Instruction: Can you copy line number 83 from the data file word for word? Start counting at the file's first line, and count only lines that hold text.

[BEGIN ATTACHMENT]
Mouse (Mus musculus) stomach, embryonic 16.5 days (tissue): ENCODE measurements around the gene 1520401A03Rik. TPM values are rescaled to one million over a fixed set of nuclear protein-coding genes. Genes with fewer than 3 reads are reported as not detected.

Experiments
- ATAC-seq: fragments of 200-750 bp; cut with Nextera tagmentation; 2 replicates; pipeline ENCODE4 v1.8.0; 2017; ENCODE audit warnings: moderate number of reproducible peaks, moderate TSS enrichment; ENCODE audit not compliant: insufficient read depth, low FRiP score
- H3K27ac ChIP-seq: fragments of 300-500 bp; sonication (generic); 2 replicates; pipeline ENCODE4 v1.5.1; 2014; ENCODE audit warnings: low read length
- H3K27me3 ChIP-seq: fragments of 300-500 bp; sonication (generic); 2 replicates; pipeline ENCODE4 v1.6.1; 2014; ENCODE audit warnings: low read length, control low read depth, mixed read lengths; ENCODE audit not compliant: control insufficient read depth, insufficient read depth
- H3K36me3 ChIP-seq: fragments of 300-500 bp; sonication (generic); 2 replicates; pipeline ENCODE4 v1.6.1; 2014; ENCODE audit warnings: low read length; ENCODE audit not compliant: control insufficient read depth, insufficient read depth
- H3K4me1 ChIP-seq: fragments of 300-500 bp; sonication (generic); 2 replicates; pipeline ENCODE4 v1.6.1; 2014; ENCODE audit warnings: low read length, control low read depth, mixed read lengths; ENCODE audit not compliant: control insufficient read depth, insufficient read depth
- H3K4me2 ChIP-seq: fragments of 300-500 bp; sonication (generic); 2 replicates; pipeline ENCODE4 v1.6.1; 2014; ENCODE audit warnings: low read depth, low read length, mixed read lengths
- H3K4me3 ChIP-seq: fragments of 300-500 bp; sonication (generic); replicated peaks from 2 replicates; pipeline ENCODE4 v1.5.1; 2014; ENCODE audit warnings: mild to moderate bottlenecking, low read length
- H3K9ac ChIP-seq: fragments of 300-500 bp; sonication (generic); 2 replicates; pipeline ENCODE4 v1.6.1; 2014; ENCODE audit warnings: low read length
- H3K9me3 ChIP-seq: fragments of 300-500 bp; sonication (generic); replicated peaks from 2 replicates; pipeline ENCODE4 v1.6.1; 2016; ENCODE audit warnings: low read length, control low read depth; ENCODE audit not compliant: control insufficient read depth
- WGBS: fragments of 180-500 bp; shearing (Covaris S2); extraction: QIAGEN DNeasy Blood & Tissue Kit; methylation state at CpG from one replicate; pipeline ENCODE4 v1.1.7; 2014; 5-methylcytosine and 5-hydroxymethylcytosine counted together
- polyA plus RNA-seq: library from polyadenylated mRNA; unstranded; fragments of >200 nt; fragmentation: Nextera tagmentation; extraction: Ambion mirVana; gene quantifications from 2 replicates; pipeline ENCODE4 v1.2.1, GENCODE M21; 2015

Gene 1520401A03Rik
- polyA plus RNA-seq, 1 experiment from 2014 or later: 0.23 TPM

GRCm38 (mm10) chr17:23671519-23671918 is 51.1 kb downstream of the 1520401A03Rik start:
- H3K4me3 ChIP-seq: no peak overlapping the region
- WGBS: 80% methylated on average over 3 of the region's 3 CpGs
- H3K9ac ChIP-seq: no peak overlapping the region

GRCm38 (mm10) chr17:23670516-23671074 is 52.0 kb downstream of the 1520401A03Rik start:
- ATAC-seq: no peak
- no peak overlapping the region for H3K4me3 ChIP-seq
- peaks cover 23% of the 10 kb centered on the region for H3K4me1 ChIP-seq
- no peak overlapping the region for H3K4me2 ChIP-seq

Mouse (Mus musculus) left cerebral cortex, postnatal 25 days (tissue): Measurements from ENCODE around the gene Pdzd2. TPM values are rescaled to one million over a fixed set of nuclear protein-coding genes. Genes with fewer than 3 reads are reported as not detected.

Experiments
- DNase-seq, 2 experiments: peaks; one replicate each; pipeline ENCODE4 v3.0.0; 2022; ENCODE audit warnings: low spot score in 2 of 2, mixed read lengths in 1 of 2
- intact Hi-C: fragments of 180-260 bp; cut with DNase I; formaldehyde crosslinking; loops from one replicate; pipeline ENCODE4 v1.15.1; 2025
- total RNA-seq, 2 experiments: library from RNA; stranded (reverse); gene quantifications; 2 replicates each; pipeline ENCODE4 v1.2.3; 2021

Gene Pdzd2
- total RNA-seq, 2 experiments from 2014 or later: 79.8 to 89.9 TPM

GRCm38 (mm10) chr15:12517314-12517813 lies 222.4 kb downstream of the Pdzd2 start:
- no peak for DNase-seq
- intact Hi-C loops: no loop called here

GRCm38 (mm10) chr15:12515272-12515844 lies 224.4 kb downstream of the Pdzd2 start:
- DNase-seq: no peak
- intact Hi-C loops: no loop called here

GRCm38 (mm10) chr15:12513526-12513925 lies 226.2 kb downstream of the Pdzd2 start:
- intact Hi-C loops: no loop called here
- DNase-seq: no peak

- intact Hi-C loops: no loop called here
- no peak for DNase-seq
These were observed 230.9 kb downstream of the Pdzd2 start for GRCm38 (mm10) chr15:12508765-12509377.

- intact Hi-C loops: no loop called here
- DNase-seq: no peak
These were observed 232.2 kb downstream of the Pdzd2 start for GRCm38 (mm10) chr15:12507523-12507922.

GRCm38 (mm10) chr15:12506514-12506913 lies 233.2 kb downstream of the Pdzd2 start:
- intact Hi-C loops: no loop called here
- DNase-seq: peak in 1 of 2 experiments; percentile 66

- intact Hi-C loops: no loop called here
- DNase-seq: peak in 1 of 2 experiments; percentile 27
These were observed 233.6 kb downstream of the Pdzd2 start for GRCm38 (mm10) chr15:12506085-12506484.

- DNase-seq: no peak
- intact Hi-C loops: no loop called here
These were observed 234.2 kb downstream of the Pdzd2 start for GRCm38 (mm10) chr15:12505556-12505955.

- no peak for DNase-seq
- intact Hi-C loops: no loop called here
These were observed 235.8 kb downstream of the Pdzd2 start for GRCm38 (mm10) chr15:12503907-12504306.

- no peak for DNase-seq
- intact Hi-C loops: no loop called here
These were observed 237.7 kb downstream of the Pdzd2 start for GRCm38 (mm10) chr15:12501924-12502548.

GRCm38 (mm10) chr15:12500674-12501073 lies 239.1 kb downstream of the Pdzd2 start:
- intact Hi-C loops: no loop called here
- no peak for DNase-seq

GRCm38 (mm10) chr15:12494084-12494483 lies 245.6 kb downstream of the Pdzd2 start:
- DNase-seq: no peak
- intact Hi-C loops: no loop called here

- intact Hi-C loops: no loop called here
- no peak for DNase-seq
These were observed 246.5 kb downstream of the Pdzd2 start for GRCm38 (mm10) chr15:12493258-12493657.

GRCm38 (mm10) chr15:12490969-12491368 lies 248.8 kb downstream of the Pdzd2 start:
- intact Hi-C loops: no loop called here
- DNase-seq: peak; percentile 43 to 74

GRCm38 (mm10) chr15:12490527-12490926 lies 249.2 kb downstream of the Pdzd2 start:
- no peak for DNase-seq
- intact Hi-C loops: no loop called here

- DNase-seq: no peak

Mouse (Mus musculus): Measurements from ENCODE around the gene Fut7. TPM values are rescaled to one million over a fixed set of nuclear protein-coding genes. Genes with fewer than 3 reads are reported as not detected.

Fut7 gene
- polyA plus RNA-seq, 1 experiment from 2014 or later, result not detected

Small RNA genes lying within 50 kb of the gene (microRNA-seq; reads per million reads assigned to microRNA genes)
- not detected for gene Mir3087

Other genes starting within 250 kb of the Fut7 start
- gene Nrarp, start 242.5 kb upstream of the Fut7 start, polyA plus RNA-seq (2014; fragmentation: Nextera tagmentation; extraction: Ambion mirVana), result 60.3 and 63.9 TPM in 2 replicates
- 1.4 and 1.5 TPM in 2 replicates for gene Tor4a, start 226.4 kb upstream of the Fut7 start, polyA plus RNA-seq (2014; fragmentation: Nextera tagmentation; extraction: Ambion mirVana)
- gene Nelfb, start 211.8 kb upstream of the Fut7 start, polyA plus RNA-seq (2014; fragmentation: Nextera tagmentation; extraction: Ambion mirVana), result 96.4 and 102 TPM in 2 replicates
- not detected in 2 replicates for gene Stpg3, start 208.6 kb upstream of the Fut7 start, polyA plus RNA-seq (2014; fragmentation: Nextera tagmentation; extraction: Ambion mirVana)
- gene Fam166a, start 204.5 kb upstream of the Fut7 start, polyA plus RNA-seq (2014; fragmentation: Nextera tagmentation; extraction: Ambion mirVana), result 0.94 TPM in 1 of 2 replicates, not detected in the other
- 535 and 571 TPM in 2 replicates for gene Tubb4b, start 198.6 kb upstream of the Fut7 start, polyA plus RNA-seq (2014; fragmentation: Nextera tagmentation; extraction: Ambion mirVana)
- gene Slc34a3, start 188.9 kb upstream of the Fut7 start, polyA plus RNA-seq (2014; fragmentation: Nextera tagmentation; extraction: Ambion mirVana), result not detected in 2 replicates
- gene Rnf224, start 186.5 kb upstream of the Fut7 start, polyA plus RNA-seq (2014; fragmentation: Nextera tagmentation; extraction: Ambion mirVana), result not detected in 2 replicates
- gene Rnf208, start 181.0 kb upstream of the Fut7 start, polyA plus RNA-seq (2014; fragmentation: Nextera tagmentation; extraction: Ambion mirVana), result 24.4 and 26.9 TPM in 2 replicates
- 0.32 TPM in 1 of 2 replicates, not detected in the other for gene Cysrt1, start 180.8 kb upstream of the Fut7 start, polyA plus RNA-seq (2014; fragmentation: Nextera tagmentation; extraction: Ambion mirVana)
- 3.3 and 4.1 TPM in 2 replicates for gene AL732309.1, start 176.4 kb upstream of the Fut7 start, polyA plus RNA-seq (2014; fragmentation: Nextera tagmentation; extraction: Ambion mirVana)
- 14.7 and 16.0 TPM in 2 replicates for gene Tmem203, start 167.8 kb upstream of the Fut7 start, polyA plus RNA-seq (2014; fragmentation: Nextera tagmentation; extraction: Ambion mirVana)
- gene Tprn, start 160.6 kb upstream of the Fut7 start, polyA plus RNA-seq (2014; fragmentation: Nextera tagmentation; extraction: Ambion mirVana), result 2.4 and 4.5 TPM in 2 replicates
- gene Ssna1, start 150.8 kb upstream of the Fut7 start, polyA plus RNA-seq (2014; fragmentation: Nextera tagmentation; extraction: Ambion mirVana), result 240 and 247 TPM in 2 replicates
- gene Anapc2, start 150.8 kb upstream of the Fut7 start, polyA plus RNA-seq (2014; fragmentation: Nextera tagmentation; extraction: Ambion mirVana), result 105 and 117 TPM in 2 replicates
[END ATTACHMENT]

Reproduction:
Other genes starting within 250 kb of the Fut7 start